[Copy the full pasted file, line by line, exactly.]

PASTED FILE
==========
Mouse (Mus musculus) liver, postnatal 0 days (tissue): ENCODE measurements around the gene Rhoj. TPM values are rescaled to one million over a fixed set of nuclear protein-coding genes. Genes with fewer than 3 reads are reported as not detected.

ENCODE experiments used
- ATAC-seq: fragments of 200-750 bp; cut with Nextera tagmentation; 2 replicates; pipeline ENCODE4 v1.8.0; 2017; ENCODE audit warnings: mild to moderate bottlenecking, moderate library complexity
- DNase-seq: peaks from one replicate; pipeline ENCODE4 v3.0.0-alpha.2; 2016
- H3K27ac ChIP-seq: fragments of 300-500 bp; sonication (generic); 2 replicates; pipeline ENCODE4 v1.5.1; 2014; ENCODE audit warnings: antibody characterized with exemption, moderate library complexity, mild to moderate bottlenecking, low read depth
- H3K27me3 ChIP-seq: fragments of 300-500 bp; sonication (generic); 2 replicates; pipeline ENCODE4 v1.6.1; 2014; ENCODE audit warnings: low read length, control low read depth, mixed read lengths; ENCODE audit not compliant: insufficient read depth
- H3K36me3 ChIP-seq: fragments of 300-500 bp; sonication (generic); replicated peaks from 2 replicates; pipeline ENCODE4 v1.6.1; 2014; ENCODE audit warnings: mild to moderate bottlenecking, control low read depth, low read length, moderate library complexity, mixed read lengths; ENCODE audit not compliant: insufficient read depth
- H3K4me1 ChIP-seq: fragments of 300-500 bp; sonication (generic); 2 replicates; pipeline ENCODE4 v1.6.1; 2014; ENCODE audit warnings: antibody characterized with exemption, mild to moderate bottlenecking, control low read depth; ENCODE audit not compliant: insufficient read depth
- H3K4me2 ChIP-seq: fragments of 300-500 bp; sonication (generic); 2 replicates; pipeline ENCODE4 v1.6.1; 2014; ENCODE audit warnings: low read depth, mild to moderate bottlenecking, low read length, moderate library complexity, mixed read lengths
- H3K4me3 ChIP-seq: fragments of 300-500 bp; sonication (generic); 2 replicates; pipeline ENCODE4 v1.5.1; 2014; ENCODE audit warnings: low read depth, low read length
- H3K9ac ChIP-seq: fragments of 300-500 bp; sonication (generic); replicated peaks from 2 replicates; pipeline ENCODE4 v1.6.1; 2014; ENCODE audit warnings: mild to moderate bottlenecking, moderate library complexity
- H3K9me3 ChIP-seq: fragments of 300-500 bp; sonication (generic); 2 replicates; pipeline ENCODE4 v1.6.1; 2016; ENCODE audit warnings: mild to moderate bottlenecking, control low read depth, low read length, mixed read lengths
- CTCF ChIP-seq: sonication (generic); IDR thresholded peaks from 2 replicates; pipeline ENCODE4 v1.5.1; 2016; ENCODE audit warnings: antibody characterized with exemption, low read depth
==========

Mouse (Mus musculus) liver, postnatal 0 days (tissue): ENCODE measurements around the gene Rhoj. TPM values are rescaled to one million over a fixed set of nuclear protein-coding genes. Genes with fewer than 3 reads are reported as not detected.

ENCODE experiments used
- ATAC-seq: fragments of 200-750 bp; cut with Nextera tagmentation; 2 replicates; pipeline ENCODE4 v1.8.0; 2017; ENCODE audit warnings: mild to moderate bottlenecking, moderate library complexity
- DNase-seq: peaks from one replicate; pipeline ENCODE4 v3.0.0-alpha.2; 2016
- H3K27ac ChIP-seq: fragments of 300-500 bp; sonication (generic); 2 replicates; pipeline ENCODE4 v1.5.1; 2014; ENCODE audit warnings: antibody characterized with exemption, moderate library complexity, mild to moderate bottlenecking, low read depth
- H3K27me3 ChIP-seq: fragments of 300-500 bp; sonication (generic); 2 replicates; pipeline ENCODE4 v1.6.1; 2014; ENCODE audit warnings: low read length, control low read depth, mixed read lengths; ENCODE audit not compliant: insufficient read depth
- H3K36me3 ChIP-seq: fragments of 300-500 bp; sonication (generic); replicated peaks from 2 replicates; pipeline ENCODE4 v1.6.1; 2014; ENCODE audit warnings: mild to moderate bottlenecking, control low read depth, low read length, moderate library complexity, mixed read lengths; ENCODE audit not compliant: insufficient read depth
- H3K4me1 ChIP-seq: fragments of 300-500 bp; sonication (generic); 2 replicates; pipeline ENCODE4 v1.6.1; 2014; ENCODE audit warnings: antibody characterized with exemption, mild to moderate bottlenecking, control low read depth; ENCODE audit not compliant: insufficient read depth
- H3K4me2 ChIP-seq: fragments of 300-500 bp; sonication (generic); 2 replicates; pipeline ENCODE4 v1.6.1; 2014; ENCODE audit warnings: low read depth, mild to moderate bottlenecking, low read length, moderate library complexity, mixed read lengths
- H3K4me3 ChIP-seq: fragments of 300-500 bp; sonication (generic); 2 replicates; pipeline ENCODE4 v1.5.1; 2014; ENCODE audit warnings: low read depth, low read length
- H3K9ac ChIP-seq: fragments of 300-500 bp; sonication (generic); replicated peaks from 2 replicates; pipeline ENCODE4 v1.6.1; 2014; ENCODE audit warnings: mild to moderate bottlenecking, moderate library complexity
- H3K9me3 ChIP-seq: fragments of 300-500 bp; sonication (generic); 2 replicates; pipeline ENCODE4 v1.6.1; 2016; ENCODE audit warnings: mild to moderate bottlenecking, control low read depth, low read length, mixed read lengths
- CTCF ChIP-seq: sonication (generic); IDR thresholded peaks from 2 replicates; pipeline ENCODE4 v1.5.1; 2016; ENCODE audit warnings: antibody characterized with exemption, low read depth